SuperKnova’s music exists on a spectrum. The “queer pop” artist’s unique blend of pulsing synths, hip-hop drums and virtuosic guitar solos creates a sound that can’t be put into a box, much like the queer identities she sings about.
Ellie Kim, an Asian-American, transgender woman based in Chicago, created SuperKnova as a solo project for her to process her emotions while coming out. This musical diary turned into her 2017 EP, Splendor Dysphoria.
SuperKnova’s debut album, American Queers, releasing July 29, signals an evolution of the artist that’s more self-assured and unapologetically queer. She sings about taking trans hormones in the deeply personal “Shot and a Pill,” takes on anti-trans legislation in “Off My Body” and works through feelings of loneliness in the dreamy “Serotonin Serenade.”
As with her EP, American Queers is an entirely DIY project. SuperKnova spoke with WUSSY about the album’s creation process, her influences and queer empowerment
How did American Queers come together?
It’s a collection of queer anthems, fight songs and protest songs I wrote in the spirit of the music that inspired me while growing up. I wanted to make songs that help you get out of bed in the morning and keep going when it’s tough, like Pete Seeger’s songs that people sang in the picket lines or protests. American Queers is meant to be loud and proud, like the Staples Singers, James Brown’s “Say It Loud, I’m Black & I’m Proud” or Joan Jett. It’s inspired by artists who unabashedly wore their marginalized identities proudly to turn them into something celebrated. This album is my time to recreate that ethos and spirit.
What inspired the album’s title, American Queers?
It seemed very fitting and appropriate in the contentious times we live in. It’s a statement of identity and that we do belong here in a sense. There’s no doubt, veil or cover-up that this is a queer album, made by a queer person and with queer themes that can be relatable to everyone. Even cishet people suffer under patriarchy, homophobia and transphobia because it’s so restrictive of who can say what or act and dress in a certain way. We all want to be our authentic selves and break out of this mold that society imposes on us. It’s queer, but the themes are universal.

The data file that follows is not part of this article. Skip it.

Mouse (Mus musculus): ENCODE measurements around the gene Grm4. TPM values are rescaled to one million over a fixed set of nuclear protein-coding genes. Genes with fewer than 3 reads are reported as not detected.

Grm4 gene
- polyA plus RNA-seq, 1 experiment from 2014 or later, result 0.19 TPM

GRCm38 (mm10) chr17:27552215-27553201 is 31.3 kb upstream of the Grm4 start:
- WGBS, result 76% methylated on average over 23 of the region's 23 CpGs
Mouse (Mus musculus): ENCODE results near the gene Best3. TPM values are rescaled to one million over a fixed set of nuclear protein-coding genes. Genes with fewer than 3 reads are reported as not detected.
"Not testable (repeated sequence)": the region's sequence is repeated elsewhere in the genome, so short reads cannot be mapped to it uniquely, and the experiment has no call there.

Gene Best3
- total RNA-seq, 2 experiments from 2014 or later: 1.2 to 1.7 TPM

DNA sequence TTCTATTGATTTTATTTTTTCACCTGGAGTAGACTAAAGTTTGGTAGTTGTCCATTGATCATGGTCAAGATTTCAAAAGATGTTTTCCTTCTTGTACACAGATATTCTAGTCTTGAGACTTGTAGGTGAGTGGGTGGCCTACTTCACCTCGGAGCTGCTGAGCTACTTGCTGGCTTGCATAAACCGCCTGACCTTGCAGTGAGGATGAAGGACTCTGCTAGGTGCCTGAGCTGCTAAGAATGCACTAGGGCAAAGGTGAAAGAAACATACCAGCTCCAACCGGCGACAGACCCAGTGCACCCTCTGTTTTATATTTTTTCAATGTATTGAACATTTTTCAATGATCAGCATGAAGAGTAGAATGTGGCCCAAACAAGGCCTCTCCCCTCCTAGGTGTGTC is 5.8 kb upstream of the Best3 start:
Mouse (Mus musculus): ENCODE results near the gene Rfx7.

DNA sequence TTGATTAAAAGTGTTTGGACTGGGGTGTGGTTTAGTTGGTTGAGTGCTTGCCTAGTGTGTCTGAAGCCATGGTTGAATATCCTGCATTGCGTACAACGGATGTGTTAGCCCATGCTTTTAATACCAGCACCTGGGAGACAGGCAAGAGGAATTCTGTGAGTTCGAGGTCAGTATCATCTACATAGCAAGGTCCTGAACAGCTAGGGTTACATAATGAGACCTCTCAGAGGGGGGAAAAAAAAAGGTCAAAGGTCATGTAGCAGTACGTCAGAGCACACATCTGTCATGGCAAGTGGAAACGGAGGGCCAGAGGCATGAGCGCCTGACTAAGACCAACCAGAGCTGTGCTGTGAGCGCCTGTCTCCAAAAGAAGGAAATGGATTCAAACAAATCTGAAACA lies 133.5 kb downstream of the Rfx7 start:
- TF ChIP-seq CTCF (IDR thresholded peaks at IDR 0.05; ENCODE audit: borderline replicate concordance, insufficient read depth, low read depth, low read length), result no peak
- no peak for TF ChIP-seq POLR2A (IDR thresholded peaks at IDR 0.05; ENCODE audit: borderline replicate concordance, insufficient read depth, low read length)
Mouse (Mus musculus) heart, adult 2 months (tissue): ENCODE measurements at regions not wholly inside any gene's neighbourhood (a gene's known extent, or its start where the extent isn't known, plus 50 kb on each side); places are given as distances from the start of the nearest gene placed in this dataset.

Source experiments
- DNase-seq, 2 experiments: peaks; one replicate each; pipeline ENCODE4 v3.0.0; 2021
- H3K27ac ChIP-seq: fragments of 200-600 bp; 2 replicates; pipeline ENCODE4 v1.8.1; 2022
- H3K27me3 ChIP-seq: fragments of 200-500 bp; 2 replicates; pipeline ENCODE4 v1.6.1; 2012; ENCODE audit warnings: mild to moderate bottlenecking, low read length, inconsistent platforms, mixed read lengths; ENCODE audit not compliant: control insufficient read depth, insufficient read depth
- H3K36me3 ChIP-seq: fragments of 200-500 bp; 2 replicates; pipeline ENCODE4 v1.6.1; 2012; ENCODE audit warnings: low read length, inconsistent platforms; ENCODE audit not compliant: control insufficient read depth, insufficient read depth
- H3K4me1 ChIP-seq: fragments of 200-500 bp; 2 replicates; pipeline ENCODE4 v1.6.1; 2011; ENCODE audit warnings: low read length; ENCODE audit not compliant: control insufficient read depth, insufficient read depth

You’ve described your music as “queer pop.” What do you mean by that?
In one sense, I’m a queer person making the music, and much of it is explicitly queer-themed. But also when you look at queerness as the blurring of boundaries, breaking traditional molds or blending things that aren’t traditionally blended together, I’m blurring those lines in a musical sense. My music doesn’t fit into one genre. It’s a blend of electro-pop, hip-hop, and indie and classic rock. It’s fluid like a lot of queer identities. A lot of us move through different identities or roles, and my music does that with styles and genres.
How does American Queers show your progression since your 2017 EP, Splendor Dysphoria?
When writing Splendor Dysphoria, I was earlier in my process as an out, trans person. The music was more introspective and exploratory in its themes, similar to where I was in my transition. American Queers is similar in terms of where the songs are coming from, but like me, they’re louder and prouder. The album is more brash with heavier use of instrumentation and louder synths. The arrangements are more complex. I’ve grown and found a great community in Chicago in the last two years, so this was a natural progression.
Do you have visuals planned for the album?
I’m hoping to do another video with an all queer and trans cast, similar to my “Night’s a Bitch” video, but with more funds. Seeing yourself represented on screen can be powerful. I’ll also be developing more for my YouTube channel, like live performance videos. Keeping with the DIY spirit, I’ll also make tutorial videos showing how I make music, so people can do it themselves. I learned so much through trial and error, because these techniques didn’t even exist on YouTube for me. I’ll also be sharing various musings on trans culture and whatnot.
What inspired you to branch out through YouTube?
For a lot of artists, the logical next step after releasing an album is to tour. Traveling and playing shows is how you gain a following, but for me as a solo artist who’s a trans woman, I don’t know if I’d feel comfortable traveling the country by myself. When you’re an indie artist, you send out tons of emails and whatever venue books you is where you’re going, but that might not be a place where I feel safe going. In half of the country, I have no legal protections. I may not feel safe going where it’s perfectly legal to discriminate against trans people or where the culture may not be welcoming to me. YouTube allows me to reach out beyond Chicago without putting myself in danger or even leaving my apartment.
Why is it important for you to use your music to empower other queer people?
I don’t know if I would be here if it wasn’t for music. The artists I grew up listening to inspired me and had a very real emotional, physical and mental health impact on my life and identity. They helped me get through some of the darkest times in my life, so I feel indebted to keep that culture going. I want to use the power of music for social change and personal empowerment.
Photography by Lili Fang.
Jake Wittich is a journalist covering all things queer in Chicago. Follow his work on Twitter @JakeWittich